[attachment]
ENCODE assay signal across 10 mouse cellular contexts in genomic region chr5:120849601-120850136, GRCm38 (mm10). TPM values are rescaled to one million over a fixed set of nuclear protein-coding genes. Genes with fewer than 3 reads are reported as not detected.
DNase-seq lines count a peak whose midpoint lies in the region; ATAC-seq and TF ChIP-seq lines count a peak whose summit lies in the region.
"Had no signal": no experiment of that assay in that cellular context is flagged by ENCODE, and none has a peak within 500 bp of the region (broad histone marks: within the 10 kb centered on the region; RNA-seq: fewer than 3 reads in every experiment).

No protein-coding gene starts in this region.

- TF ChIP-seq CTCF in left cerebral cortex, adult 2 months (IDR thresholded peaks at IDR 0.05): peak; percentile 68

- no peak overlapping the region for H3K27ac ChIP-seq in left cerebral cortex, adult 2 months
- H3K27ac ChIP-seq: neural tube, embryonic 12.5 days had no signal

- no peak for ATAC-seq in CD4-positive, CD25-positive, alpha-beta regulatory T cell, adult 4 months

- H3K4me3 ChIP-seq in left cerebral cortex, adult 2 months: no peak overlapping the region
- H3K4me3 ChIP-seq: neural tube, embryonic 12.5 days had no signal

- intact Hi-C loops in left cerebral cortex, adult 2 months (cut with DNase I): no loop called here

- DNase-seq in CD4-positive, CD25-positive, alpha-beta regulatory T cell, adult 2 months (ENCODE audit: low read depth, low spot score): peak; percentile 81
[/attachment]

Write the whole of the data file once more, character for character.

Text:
ENCODE assay signal across 10 mouse cellular contexts in genomic region chr5:120849601-120850136, GRCm38 (mm10). TPM values are rescaled to one million over a fixed set of nuclear protein-coding genes. Genes with fewer than 3 reads are reported as not detected.
DNase-seq lines count a peak whose midpoint lies in the region; ATAC-seq and TF ChIP-seq lines count a peak whose summit lies in the region.
"Had no signal": no experiment of that assay in that cellular context is flagged by ENCODE, and none has a peak within 500 bp of the region (broad histone marks: within the 10 kb centered on the region; RNA-seq: fewer than 3 reads in every experiment).

No protein-coding gene starts in this region.

- TF ChIP-seq CTCF in left cerebral cortex, adult 2 months (IDR thresholded peaks at IDR 0.05): peak; percentile 68

- no peak overlapping the region for H3K27ac ChIP-seq in left cerebral cortex, adult 2 months
- H3K27ac ChIP-seq: neural tube, embryonic 12.5 days had no signal

- no peak for ATAC-seq in CD4-positive, CD25-positive, alpha-beta regulatory T cell, adult 4 months

- H3K4me3 ChIP-seq in left cerebral cortex, adult 2 months: no peak overlapping the region
- H3K4me3 ChIP-seq: neural tube, embryonic 12.5 days had no signal

- intact Hi-C loops in left cerebral cortex, adult 2 months (cut with DNase I): no loop called here

- DNase-seq in CD4-positive, CD25-positive, alpha-beta regulatory T cell, adult 2 months (ENCODE audit: low read depth, low spot score): peak; percentile 81